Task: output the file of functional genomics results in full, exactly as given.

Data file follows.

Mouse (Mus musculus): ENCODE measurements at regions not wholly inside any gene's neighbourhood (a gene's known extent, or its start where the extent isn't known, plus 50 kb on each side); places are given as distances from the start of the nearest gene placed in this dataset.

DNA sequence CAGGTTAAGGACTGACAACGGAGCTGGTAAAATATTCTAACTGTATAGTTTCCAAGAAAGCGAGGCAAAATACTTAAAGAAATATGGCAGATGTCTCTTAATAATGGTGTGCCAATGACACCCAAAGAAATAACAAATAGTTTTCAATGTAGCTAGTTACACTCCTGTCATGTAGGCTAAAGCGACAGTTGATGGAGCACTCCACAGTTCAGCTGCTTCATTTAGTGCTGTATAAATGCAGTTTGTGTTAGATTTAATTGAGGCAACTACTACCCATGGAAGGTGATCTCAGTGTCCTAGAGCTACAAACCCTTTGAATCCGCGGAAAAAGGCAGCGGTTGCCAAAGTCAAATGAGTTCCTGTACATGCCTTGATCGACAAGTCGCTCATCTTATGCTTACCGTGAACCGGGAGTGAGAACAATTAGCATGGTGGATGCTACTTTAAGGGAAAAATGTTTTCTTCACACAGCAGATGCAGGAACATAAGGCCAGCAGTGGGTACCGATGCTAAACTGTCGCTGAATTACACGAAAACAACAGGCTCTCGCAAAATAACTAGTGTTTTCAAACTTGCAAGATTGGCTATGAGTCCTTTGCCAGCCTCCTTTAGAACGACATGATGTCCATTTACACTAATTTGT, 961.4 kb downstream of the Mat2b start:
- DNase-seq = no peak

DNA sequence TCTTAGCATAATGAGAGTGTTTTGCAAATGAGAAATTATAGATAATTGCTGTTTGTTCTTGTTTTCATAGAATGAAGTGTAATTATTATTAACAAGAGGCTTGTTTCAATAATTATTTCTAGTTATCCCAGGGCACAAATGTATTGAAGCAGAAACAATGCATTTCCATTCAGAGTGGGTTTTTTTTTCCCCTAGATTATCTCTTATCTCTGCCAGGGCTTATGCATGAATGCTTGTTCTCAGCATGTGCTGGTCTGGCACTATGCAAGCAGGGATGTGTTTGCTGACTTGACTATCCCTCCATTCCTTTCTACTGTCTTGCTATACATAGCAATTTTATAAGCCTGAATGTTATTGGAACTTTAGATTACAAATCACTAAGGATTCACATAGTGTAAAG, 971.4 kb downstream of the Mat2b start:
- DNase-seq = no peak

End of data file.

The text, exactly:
Mouse (Mus musculus): ENCODE measurements at regions not wholly inside any gene's neighbourhood (a gene's known extent, or its start where the extent isn't known, plus 50 kb on each side); places are given as distances from the start of the nearest gene placed in this dataset.

DNA sequence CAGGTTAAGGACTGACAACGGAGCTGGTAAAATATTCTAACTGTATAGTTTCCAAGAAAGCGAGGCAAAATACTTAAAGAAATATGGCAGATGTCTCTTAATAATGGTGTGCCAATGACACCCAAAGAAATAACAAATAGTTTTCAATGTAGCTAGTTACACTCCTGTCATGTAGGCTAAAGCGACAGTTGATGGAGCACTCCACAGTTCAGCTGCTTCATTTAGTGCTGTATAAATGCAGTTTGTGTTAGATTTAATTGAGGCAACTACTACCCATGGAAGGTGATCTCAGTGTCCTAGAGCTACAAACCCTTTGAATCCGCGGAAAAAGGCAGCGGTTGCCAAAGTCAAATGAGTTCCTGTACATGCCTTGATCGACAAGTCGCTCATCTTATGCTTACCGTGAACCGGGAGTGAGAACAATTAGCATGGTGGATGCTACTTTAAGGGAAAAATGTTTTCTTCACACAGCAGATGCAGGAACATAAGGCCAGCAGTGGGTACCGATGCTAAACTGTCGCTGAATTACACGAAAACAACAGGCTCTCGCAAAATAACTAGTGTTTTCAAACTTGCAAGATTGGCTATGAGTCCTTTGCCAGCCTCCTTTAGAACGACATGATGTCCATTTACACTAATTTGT, 961.4 kb downstream of the Mat2b start:
- DNase-seq = no peak

DNA sequence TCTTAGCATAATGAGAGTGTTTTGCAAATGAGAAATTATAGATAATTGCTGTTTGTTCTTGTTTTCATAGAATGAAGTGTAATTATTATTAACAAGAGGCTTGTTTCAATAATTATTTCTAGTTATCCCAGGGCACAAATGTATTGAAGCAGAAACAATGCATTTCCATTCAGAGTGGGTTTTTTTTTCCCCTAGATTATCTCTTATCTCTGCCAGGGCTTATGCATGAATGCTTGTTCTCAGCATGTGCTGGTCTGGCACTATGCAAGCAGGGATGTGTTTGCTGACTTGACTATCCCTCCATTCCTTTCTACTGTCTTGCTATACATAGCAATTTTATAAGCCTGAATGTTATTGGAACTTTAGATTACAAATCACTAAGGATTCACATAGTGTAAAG, 971.4 kb downstream of the Mat2b start:
- DNase-seq = no peak